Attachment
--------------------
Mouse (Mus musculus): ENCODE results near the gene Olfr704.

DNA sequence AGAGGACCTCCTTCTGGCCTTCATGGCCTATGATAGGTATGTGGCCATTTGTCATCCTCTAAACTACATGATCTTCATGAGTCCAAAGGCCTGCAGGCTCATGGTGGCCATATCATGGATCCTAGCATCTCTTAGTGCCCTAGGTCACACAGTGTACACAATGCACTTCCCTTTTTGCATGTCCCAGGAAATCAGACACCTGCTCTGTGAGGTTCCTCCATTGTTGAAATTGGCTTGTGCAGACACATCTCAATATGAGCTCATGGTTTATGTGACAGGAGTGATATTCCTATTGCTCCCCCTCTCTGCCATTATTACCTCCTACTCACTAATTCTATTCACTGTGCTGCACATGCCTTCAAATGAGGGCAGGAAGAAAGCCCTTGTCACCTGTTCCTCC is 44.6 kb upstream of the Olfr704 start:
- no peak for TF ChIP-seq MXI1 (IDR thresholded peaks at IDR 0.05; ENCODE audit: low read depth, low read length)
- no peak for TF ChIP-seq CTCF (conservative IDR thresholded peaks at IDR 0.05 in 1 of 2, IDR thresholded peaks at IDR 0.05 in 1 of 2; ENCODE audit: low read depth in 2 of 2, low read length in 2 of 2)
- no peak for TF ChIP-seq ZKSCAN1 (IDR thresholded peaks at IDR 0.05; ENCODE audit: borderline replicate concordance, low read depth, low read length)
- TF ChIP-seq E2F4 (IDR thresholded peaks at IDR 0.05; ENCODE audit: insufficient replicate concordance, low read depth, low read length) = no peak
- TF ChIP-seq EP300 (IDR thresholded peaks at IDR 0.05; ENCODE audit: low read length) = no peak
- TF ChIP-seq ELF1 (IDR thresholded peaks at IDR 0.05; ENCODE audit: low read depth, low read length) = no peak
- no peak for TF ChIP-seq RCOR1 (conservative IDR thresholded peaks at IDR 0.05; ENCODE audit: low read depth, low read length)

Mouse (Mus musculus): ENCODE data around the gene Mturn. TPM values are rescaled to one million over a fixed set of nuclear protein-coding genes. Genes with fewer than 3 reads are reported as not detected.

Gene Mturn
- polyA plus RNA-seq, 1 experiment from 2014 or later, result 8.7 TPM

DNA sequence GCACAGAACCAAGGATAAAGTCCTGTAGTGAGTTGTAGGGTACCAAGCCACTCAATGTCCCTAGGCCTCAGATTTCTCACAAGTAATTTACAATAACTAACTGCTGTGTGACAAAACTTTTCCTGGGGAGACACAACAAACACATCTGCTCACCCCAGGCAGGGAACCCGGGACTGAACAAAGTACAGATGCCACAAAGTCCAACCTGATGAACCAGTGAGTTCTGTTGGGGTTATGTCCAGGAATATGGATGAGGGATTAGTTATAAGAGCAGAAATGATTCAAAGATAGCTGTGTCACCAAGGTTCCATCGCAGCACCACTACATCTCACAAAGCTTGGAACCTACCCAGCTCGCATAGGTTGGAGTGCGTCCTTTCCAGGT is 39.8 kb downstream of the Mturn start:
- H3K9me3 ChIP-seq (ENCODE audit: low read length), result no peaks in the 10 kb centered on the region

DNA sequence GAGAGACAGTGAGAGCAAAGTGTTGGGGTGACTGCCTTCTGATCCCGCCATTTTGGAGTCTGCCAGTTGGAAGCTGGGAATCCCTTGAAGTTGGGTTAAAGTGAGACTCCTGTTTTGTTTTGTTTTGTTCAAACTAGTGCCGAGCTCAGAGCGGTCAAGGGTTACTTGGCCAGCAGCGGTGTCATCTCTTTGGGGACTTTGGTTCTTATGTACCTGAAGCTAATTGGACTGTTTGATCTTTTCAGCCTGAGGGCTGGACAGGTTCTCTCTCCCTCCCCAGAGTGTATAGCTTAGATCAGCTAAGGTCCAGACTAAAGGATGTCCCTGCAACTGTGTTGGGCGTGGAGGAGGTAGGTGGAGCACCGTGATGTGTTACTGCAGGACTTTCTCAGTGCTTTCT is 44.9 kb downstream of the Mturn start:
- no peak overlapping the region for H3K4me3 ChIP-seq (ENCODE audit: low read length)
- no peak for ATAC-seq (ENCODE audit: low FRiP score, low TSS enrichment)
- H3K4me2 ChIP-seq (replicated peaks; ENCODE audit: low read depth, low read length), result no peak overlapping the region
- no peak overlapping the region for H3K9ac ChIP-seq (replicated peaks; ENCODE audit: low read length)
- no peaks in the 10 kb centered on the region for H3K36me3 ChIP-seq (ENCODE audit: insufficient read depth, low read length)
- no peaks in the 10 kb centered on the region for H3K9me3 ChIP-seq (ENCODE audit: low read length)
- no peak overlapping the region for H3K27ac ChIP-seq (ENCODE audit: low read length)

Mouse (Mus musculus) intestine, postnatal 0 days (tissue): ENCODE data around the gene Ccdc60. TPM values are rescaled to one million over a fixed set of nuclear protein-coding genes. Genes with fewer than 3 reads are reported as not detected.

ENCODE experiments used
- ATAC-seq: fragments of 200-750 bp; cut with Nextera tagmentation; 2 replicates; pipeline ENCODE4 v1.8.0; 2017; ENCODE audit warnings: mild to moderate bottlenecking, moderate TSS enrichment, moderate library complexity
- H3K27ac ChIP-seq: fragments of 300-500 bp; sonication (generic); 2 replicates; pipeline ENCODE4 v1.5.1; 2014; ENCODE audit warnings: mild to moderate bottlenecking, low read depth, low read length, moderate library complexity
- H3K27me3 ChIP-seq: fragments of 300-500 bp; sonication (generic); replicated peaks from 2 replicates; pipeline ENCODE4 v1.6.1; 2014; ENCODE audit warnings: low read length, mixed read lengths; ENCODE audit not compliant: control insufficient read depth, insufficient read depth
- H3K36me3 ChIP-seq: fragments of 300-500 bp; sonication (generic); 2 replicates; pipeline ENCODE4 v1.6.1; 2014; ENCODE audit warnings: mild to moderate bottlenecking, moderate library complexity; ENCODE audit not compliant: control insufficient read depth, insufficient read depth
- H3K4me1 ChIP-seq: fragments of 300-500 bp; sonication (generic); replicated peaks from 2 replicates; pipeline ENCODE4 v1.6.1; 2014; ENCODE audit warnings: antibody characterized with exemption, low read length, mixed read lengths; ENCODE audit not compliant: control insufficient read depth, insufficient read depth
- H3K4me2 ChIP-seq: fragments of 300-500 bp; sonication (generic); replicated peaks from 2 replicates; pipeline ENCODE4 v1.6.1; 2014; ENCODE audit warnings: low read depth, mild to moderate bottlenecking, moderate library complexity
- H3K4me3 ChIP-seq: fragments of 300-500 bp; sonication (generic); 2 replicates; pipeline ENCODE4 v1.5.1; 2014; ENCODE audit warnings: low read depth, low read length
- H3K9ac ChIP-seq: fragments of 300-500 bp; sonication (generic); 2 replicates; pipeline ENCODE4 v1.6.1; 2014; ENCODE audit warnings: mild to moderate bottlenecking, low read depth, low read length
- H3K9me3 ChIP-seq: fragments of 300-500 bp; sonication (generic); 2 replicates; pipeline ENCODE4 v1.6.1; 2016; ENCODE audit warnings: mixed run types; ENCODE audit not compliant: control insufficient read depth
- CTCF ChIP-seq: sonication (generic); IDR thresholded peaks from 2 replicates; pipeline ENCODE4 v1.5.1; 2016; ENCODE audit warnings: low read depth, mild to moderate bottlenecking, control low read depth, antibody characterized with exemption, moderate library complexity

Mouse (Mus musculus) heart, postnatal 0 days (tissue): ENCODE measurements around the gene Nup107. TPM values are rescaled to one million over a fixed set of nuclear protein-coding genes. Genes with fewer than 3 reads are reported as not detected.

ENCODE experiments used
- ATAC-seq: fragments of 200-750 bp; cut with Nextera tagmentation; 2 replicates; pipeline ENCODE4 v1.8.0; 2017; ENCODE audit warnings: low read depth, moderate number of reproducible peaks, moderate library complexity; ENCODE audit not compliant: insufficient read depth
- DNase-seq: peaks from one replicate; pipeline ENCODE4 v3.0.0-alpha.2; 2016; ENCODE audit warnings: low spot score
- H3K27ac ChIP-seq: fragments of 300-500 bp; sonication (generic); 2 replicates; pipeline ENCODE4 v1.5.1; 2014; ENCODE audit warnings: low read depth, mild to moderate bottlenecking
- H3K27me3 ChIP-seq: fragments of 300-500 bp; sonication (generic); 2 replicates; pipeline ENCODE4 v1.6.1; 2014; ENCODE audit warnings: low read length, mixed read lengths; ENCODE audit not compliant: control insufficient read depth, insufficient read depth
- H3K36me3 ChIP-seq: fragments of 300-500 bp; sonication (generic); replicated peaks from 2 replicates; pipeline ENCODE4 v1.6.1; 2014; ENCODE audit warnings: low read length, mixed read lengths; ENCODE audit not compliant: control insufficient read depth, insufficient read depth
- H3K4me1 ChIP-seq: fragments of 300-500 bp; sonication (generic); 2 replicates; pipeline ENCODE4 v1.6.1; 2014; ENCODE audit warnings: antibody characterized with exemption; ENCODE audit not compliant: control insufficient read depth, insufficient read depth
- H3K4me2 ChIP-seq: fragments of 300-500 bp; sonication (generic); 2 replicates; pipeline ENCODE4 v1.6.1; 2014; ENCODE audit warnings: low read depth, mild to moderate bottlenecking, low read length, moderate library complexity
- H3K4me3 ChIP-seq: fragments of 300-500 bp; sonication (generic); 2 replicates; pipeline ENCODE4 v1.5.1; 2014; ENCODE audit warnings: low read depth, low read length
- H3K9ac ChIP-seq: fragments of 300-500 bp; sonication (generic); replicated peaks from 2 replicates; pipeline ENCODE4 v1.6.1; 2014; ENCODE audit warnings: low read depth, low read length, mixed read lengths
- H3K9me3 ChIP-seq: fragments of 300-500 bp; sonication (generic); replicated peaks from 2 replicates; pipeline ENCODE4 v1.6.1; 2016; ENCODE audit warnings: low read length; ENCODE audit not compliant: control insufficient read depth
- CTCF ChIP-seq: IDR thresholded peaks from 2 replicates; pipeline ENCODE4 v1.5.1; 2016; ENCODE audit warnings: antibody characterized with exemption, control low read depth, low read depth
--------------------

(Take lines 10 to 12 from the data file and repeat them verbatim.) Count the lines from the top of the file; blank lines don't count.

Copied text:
Mouse (Mus musculus): ENCODE data around the gene Mturn. TPM values are rescaled to one million over a fixed set of nuclear protein-coding genes. Genes with fewer than 3 reads are reported as not detected.

Gene Mturn
- polyA plus RNA-seq, 1 experiment from 2014 or later, result 8.7 TPM